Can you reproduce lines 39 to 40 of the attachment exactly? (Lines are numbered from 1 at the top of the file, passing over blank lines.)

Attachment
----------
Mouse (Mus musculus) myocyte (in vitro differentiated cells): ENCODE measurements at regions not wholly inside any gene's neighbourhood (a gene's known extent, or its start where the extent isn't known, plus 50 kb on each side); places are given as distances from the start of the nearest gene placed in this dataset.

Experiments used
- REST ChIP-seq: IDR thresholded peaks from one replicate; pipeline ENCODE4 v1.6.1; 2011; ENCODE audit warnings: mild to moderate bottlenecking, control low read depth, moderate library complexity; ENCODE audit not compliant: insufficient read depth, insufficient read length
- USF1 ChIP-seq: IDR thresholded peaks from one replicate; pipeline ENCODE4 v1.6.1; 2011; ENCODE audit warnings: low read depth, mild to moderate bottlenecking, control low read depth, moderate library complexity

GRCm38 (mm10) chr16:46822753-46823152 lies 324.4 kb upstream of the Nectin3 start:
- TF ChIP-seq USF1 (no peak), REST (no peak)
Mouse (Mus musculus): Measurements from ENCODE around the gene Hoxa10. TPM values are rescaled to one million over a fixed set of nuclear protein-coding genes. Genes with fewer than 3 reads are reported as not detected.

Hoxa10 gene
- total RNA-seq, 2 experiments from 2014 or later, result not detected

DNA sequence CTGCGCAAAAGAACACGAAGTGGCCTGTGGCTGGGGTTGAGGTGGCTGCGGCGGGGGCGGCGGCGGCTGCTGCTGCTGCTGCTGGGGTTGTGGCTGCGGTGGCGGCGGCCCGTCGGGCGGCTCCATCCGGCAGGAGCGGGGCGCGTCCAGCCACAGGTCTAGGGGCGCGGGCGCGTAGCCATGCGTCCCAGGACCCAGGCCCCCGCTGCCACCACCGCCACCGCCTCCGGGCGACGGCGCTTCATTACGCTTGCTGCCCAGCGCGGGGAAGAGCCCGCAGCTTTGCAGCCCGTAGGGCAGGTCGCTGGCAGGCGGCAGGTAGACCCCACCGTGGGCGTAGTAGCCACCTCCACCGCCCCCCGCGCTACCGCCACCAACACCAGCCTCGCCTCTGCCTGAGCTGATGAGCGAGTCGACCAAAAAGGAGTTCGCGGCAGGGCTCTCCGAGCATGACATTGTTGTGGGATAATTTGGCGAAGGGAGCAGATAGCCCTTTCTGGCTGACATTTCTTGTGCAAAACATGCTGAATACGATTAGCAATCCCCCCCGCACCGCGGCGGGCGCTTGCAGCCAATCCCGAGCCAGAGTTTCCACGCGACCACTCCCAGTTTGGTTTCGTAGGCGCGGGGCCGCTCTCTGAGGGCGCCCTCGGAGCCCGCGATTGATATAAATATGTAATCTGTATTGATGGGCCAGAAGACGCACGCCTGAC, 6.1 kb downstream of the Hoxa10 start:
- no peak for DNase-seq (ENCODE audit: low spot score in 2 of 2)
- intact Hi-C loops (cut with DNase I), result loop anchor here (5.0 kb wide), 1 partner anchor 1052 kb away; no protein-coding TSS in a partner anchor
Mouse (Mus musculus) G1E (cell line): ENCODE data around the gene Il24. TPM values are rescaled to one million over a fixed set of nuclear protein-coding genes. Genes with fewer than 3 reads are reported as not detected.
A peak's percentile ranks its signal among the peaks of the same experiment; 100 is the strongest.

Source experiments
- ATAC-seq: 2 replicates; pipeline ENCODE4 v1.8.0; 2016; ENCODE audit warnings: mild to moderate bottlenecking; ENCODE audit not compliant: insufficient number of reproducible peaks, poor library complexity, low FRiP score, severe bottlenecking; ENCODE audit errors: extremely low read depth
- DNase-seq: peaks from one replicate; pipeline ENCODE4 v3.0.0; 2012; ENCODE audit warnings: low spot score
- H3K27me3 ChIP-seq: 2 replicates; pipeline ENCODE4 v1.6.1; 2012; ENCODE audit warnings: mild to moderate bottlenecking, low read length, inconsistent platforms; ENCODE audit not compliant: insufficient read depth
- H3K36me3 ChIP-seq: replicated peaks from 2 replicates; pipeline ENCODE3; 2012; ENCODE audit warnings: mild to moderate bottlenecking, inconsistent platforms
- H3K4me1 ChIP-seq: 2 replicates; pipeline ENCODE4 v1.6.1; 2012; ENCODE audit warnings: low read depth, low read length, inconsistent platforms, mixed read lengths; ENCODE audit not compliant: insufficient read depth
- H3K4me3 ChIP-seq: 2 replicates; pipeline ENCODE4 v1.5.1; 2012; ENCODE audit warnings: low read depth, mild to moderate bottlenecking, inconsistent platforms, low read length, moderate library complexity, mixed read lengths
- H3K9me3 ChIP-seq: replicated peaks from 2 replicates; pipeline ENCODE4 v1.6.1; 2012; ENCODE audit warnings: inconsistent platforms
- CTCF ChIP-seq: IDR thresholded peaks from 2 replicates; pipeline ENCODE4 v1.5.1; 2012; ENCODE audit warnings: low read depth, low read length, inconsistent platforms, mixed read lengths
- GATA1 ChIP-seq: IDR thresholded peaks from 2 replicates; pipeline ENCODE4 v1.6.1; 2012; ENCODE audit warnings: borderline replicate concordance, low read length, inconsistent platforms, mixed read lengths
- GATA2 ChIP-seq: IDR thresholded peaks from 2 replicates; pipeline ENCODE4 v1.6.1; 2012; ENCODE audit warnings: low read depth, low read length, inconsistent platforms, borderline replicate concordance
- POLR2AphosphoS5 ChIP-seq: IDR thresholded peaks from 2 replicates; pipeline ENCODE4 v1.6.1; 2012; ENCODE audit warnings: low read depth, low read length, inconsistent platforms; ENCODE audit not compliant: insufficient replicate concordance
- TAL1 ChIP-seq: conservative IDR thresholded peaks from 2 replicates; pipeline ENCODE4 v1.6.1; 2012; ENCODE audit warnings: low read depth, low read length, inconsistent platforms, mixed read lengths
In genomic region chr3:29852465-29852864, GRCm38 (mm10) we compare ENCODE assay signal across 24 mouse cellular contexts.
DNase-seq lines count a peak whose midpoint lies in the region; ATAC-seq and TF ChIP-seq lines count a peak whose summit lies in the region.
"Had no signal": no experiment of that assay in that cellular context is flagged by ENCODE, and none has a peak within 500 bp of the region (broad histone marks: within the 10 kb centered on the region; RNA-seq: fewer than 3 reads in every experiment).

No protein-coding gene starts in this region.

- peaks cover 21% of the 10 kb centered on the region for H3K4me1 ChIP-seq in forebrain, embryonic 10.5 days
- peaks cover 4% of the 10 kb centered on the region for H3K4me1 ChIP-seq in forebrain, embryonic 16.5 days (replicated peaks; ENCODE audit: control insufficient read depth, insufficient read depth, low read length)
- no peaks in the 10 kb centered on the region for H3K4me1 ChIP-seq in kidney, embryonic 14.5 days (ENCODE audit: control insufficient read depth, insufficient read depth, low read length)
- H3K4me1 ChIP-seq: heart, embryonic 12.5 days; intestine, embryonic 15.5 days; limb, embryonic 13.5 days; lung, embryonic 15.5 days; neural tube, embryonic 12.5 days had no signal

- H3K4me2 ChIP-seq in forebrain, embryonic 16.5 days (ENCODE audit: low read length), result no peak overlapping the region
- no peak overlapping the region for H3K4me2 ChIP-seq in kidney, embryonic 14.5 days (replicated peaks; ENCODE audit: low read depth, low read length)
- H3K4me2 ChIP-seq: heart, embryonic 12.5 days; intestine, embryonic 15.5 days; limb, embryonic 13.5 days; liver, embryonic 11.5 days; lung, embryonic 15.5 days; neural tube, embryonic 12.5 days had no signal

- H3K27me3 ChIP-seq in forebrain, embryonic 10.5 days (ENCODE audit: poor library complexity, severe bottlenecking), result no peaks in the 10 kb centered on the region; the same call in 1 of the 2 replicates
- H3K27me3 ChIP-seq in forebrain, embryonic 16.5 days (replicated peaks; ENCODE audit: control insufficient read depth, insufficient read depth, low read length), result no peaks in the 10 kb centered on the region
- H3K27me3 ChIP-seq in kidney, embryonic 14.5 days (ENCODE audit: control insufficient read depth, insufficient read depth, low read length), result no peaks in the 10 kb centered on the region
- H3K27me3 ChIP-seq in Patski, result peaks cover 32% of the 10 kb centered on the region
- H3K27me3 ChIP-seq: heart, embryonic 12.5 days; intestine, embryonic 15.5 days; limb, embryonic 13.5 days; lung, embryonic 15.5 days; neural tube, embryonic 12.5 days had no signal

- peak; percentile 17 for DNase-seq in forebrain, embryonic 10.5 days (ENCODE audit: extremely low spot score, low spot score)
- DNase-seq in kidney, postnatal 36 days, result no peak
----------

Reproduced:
- H3K27me3 ChIP-seq in forebrain, embryonic 10.5 days (ENCODE audit: poor library complexity, severe bottlenecking), result no peaks in the 10 kb centered on the region; the same call in 1 of the 2 replicates
- H3K27me3 ChIP-seq in forebrain, embryonic 16.5 days (replicated peaks; ENCODE audit: control insufficient read depth, insufficient read depth, low read length), result no peaks in the 10 kb centered on the region